From the silver age of on-prem software companies like SAP and Siebel Systems to the golden age of enterprise software-as-a-service, we're now seeing an explosion of data. All types, all sizes, and all over the place. And much of it is a sort of industrial "data exhaust", where companies aren't quite sure what question to ask of the data but are being bombarded with data due to the variety of data sources available today -- from websites to sensors (and therefore data capture) everywhere. Before there is even a signal in the noise. So how do you solve a problem like this-Data? Beyond requiring new types of plumbing and integrations, enterprises now expect -- given the age of mobile, web, cloud, and heck, let's add millennials to the mix too -- self service. To be able to ask, get, fit (curve-fit), predict. To take back the enterprise from the patchwork of integration and number of vendors we all have to deal with -- the scope of which most companies in fact are not truly aware of. It's about the lifecycle of data in the enterprise, argues Snaplogic founder and CEO Gaurav Dhillon in this episode of the a16z Podcast, in conversation with Scott Kupor. It's in fact about the evolution of data overall -- from data warehouses to "data lakes": in stages, from purification (like wrangling data) to bottling (prepping for consumption by data scientists) to making sense of streams and streams of data!

a16z 0

a16z Podcast: Welcome to the New Era of Commerce  

Just as "social networking" is a bland term that doesn't really capture the layers of what happens underneath (and on top of) social networking platforms, "crowdfunding" is a broader phenomenon than what the term and tools implies. Or so argue the guests on this episode of the a16z Podcast, Tilt co-founder and CEO James Beshara and a16z general partner Jeff Jordan with Sonal Chokshi. Crowdfunding isn't just about reaching a certain threshold to make something, but it's also about "pre-commerce" or "pretail" -- the next evolution in commerce, which involves the ability to suss out demand before production and sell directly to consumers. Crowdfunding is also about "social commerce" -- the ability to not only build community, but trigger collective action towards some goal. There's even a sort of Dunbar's number equivalent for crowdfunding, the tipping point at which the momentum of this collective action takes over (hint: it involves the magic number of 34%). Beyond crowdfunding, there are broader themes of economic change and behavior at play here -- whether it's people's tolerance for waiting and buying something before it exists; a new type of scarcity and desire for experiential buying; or makers creating or co-creating things publicly, and even incompletely. All we know is that we're at a watershed moment of sorts -- as evidenced by car manufacturer Tesla's pre-orders for its Model 3, which is not even going to be available for a few years. And yet...!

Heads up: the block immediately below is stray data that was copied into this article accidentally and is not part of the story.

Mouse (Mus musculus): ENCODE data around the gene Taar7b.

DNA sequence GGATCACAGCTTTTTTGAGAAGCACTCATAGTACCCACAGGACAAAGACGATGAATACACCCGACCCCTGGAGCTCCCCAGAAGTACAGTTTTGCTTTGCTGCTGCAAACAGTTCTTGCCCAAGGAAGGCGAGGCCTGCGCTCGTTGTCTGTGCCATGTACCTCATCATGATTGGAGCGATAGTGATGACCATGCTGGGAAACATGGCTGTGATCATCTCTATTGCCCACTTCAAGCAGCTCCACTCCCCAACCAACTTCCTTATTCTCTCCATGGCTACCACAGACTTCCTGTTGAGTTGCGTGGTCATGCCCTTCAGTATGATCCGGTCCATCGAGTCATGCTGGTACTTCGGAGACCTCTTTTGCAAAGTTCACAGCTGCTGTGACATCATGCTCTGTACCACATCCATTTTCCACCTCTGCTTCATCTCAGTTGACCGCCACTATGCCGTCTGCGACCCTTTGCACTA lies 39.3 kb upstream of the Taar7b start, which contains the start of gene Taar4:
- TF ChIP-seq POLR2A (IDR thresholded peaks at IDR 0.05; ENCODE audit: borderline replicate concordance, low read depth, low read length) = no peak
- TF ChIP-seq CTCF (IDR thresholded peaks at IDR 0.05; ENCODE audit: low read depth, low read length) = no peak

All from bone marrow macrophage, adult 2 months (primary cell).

a16z 0

a16z Podcast: Apple and the Case of Invisible But Audible Innovation  

"Apple isn't just a tech company; it's a tastemaker." Remember the iconic ads of dancing silhouettes in black, with only the headphone wires visible in white? They were a critical part of the larger buy-Apple innovation narrative. So what happens now when those wires -- an emblematic and enduring image -- are no longer visible, as is the case with the removal of the traditional headphone jack in iPhone 7? It's part of a broader story, both about how product narratives are shared/told and about how innovation happens: "amazingly", subtly, and sometimes, invisibly. Some innovations, like preventing "battery anxiety" or building a platform ecosystem or even laying the tracks for a train that hasn't arrived yet ("ear computers" or "audible computing"? VR/AR? car?) take time. And a direction we may not be able to anticipate from the outside looking in. ...Or so argue the a16zers on this episode of the a16z Podcast featuring in-house analyst Benedict Evans and board partner Steven Sinofsky with Kyle Russell.